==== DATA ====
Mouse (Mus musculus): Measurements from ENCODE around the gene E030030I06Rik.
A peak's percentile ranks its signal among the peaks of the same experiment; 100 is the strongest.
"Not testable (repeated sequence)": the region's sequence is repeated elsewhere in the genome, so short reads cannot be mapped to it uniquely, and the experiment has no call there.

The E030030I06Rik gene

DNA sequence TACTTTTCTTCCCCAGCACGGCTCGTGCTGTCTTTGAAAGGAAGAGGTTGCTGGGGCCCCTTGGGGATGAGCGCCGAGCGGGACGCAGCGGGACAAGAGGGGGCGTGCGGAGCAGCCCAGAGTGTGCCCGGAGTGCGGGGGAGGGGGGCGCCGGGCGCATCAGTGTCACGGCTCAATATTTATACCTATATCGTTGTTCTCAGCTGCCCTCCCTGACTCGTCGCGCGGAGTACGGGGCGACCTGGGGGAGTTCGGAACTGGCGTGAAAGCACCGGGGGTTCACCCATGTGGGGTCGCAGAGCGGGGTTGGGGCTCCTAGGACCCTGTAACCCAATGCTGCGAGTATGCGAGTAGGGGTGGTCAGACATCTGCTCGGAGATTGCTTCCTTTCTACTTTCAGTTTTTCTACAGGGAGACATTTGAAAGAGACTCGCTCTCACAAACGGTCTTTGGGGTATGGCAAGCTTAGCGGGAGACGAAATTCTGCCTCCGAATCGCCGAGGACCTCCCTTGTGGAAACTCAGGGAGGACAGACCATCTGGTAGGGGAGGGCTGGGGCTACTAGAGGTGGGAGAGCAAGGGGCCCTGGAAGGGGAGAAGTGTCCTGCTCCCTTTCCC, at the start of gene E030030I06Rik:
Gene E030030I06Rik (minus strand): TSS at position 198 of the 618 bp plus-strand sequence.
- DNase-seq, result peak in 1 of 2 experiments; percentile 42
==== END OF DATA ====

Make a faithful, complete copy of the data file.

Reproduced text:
Mouse (Mus musculus): Measurements from ENCODE around the gene E030030I06Rik.
A peak's percentile ranks its signal among the peaks of the same experiment; 100 is the strongest.
"Not testable (repeated sequence)": the region's sequence is repeated elsewhere in the genome, so short reads cannot be mapped to it uniquely, and the experiment has no call there.

The E030030I06Rik gene

DNA sequence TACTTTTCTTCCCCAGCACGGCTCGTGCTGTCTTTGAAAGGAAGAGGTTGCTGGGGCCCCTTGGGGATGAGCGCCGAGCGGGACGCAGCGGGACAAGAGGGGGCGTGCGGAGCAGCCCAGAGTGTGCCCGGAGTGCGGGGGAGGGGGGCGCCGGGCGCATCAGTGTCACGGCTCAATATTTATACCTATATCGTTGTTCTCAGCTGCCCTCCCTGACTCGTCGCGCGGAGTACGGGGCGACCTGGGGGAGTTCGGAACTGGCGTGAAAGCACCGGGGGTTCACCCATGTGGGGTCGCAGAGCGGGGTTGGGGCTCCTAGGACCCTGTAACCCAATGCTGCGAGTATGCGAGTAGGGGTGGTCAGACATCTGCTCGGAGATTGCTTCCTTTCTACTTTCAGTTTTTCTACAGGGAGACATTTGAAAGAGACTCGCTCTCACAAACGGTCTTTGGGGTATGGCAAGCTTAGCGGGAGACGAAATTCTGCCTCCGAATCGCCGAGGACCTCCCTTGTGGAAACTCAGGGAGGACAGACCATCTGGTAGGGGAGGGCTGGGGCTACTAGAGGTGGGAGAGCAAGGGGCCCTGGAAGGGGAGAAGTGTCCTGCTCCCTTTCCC, at the start of gene E030030I06Rik:
Gene E030030I06Rik (minus strand): TSS at position 198 of the 618 bp plus-strand sequence.
- DNase-seq, result peak in 1 of 2 experiments; percentile 42